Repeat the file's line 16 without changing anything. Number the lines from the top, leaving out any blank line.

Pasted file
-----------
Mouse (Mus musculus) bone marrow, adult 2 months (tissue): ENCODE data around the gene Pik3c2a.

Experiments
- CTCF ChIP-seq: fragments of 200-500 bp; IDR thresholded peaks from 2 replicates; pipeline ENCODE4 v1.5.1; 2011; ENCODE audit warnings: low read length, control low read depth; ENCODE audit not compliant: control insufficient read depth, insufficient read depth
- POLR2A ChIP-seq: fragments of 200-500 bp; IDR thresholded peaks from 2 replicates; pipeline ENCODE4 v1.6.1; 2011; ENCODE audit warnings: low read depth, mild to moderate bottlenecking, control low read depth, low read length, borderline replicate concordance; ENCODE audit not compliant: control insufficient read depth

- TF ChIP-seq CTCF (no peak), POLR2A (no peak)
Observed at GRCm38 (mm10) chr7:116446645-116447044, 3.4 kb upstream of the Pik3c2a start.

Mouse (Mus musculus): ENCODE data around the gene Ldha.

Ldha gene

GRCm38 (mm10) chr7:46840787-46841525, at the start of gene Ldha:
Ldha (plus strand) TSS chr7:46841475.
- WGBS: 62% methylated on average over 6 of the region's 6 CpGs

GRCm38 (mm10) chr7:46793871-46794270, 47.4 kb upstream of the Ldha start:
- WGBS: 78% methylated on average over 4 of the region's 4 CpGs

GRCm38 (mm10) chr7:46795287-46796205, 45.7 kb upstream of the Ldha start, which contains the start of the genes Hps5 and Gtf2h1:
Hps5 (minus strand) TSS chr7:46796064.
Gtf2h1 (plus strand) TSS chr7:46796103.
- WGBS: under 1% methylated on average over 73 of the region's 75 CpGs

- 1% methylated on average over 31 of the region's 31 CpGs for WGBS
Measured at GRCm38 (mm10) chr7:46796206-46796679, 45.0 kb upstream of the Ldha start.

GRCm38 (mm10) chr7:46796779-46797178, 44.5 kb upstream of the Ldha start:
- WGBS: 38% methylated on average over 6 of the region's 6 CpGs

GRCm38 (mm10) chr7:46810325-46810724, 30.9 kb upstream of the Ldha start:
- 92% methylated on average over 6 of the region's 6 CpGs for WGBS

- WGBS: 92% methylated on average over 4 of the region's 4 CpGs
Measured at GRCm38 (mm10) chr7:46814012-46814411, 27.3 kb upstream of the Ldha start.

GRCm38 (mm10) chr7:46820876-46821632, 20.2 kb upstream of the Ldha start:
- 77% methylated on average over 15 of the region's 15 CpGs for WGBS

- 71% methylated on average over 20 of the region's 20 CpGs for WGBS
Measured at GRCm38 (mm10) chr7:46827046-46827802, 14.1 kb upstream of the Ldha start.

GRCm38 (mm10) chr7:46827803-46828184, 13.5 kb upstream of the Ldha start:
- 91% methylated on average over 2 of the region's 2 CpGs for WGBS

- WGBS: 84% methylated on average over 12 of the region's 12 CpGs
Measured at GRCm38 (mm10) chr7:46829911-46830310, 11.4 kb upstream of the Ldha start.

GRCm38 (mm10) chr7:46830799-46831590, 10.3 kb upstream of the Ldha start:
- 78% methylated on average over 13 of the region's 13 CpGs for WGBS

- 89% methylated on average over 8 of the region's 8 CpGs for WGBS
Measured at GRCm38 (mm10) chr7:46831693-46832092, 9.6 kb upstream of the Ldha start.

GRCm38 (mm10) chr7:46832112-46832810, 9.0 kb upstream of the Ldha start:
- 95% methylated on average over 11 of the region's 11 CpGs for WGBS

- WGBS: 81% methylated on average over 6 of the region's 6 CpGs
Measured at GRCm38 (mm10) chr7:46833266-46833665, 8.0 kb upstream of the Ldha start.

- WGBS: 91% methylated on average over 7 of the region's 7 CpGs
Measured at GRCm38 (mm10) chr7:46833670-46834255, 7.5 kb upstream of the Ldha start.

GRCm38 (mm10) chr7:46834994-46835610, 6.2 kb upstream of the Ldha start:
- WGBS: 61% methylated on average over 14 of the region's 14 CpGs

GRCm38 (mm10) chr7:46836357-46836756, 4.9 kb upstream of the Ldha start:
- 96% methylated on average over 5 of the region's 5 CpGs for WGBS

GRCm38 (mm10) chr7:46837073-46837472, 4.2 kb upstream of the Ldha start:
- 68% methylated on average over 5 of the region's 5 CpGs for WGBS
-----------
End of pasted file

Gtf2h1 (plus strand) TSS chr7:46796103.